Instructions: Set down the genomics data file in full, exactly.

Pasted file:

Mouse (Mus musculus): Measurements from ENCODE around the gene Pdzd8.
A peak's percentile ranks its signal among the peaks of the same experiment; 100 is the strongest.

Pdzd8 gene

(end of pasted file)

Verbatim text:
Mouse (Mus musculus): Measurements from ENCODE around the gene Pdzd8.
A peak's percentile ranks its signal among the peaks of the same experiment; 100 is the strongest.

Pdzd8 gene